Species, structure, and scale in the subtidal Salish Sea

by Robin Elahi, PhD

Why are those animals there, but not here? Why were there few plants before, but many now? At its core, the study of ecology seeks to answer these types of fundamental questions. Their importance is obvious – humans are part and parcel of the vast network of species on the planet, and we have depended on other organisms for food, shelter, medicine, culture and commerce throughout history. Though these questions are simple, the answers are often complex because many different processes dictate the assembly and structure of communities. These processes might be very localized, and happen over a short period of time – like a sea urchin eating a sea squirt. Other processes occur over larger areas, and over longer time scales – like the rapid increase in seawater temperatures all across the globe over the past fifty years.

Under the advisement of Ken Sebens at Friday Harbor Labs, I completed a dissertation (December 2012) on the ecology of underwater rock wall communities. My overarching goal was to describe broad patterns of subtidal biodiversity, and identify the causes and consequences of those patterns. I used both intensive, small-scale experimentation to pinpoint specific mechanisms and larger-scale surveys to interpret the importance of less easily manipulated processes. Specifically, I investigated the roles of grazing, water flow, and thirty years of temporal variation in these Salish Sea benthic communities.

Sea slug (Dendronotus diversicolor) navigating a field of orange sea squirts (Metandrocarpa taylori) and cup corals (Balanophyllia elegans). Photo by Kenan Matterson.

In one field experiment, I learned that sea urchins prey upon assemblages dominated by sea squirts, and may avoid high-diversity assemblages. Furthermore, urchins facilitate other grazers, especially chitons. In a second field experiment, I showed that urchins and chitons can serve a redundant role (the maintenance of available space) in the community, thus providing a form of biological ‘insurance.’ To place the local-scale experiments into a broader geographic context, I quantified the effect of oceanographic (10 – 100km) variation on the diversity of rock wall communities. The greatest variation in diversity corresponded with distinct bodies of water that exhibited strong currents (Haro Strait, San Juan Channel, Rosario Strait) versus weak currents (East Sound, Lopez Sound, Hood Canal). Lastly, I wanted to know whether today’s rock wall communities have changed over the past three decades. Using historical photographs of rock walls around the corner from the FHL director’s house (taken by former UW graduate student Charles Birkeland), I was surprised to learn that the benthic community, overall, has not changed appreciably in three decades despite changes in seawater temperature and chemistry. However, our local coral species is now smaller, and grows more slowly, than it did in the 1970’s.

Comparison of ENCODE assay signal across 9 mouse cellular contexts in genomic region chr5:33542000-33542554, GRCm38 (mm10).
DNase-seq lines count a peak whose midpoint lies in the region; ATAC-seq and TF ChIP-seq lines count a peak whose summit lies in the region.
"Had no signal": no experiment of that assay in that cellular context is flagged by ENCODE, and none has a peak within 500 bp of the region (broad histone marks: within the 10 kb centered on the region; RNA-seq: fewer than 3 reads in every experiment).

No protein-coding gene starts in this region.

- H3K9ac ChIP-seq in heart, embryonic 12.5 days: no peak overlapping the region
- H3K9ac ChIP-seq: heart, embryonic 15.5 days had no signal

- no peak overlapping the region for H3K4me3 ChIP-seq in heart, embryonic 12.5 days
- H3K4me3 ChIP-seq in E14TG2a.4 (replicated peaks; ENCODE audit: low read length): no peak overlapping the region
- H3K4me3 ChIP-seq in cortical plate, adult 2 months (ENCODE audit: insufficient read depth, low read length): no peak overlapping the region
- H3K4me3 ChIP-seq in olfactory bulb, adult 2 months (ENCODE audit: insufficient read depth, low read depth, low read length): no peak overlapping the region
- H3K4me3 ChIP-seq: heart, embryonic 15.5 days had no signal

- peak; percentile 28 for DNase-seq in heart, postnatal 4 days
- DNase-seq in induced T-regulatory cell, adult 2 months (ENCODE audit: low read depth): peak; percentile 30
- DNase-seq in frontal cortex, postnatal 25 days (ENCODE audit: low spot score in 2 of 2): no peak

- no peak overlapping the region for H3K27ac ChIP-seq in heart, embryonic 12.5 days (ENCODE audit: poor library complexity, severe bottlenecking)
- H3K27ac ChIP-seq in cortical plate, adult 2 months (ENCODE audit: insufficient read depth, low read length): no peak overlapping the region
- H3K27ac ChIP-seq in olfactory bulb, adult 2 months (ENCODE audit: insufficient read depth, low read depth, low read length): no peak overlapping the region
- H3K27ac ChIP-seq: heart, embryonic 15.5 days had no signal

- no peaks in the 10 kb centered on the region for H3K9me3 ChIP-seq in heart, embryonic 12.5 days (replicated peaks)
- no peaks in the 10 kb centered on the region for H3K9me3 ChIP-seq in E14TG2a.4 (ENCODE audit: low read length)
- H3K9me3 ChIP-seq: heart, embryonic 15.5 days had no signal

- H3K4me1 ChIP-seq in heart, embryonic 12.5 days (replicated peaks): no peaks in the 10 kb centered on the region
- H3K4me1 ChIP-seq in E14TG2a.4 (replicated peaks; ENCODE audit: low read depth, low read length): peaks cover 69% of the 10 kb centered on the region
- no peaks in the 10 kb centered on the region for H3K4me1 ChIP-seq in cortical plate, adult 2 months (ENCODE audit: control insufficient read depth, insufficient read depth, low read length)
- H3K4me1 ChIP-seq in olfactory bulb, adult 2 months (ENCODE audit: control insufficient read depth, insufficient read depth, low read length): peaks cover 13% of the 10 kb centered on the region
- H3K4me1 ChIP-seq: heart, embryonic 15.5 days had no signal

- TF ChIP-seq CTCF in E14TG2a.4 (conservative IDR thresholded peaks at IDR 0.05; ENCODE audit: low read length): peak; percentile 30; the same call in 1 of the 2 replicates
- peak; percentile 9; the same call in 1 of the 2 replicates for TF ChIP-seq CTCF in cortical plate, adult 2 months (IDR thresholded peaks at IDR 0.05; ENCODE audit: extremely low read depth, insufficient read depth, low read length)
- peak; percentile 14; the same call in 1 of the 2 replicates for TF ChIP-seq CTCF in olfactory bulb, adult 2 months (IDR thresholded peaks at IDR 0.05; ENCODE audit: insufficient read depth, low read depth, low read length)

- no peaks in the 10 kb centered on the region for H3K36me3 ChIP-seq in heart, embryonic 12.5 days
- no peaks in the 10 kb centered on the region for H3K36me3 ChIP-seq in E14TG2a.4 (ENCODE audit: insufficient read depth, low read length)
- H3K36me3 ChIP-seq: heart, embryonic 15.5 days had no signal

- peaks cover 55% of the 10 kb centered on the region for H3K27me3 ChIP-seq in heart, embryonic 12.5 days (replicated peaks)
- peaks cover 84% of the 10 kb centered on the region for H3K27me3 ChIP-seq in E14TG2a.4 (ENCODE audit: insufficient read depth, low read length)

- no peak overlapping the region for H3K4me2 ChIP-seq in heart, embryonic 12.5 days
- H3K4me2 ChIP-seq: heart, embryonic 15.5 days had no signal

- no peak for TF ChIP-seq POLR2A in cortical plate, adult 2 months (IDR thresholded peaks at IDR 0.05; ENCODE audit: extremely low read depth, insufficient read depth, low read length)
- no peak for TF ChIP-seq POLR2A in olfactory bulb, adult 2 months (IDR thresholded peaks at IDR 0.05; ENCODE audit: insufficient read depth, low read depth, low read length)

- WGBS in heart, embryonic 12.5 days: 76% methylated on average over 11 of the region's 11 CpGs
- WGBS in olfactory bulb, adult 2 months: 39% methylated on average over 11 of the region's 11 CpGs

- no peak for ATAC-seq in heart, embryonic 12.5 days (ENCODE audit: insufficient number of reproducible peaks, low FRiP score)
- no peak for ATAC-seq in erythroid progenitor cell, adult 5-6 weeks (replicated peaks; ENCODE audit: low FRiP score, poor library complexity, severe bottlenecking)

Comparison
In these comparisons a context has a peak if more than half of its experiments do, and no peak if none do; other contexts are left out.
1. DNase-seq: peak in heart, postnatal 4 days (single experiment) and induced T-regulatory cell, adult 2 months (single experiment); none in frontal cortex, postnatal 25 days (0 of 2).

Ready for a research dive! From left to right: Tim Dwyer, Ross Whippo, and Robin Elahi. Photo by Megan Mach.

All of this research was made possible by FHL’s fantastic diving and boating facilities, and all of the staff that grease the wheels, so to speak – including Fred Ellis, Pema Kitaeff, and Kristy Kull. Diving and living in the San Juans for the better part of six years was incredible, and it was sad to leave Washington so soon after I graduated. Fortunately, I left with my FHL sweetheart, Megan Mach (also a newly minted PhD!). We moved to another spectacular marine hub, the Monterey Bay peninsula, which lessened the blow of our departure from the Pacific Northwest.

I just finished teaching my first full semester course this spring at California State University, Monterey Bay. As an instructor of Ecology, I explored the local terrestrial and marine habitats with my students, and my approach towards in-class activities was shaped strongly by two years of GK-12 teaching experience, including one at Friday Harbor High School. It was an intense, but rewarding, semester! Now I look forward to January 2014, when I start a two-year National Science Foundation postdoctoral fellowship. Together with mentors at the University of British Columbia (Mary O’Connor, Rebecca Tyson) and Hopkins Marine Station (Giulio De Leo, Fio Micheli), I will develop population models integrating the theoretical effects of temperature in the context of invertebrate life cycles. These models will then be applied to ecologically and commercially important marine species, including sea urchins, abalone, and corals. This theoretical approach should aid in identifying potential outcomes of climate change on marine populations, and provide a set of testable predictions for future experiments.

In the meantime, I have started another ‘project’, and have joined a new ‘society’, that will keep me busy before (and long after) I begin my post-doc. I am the proud new father of a baby boy named Theo! He enjoys long naps, frequent meals, and strolls along the beach. And I can’t wait to bring him to FHL.

Theodore Václav Mach Elahi (2013), with Strathmann (1992) for scale. Photo by Robin Elahi.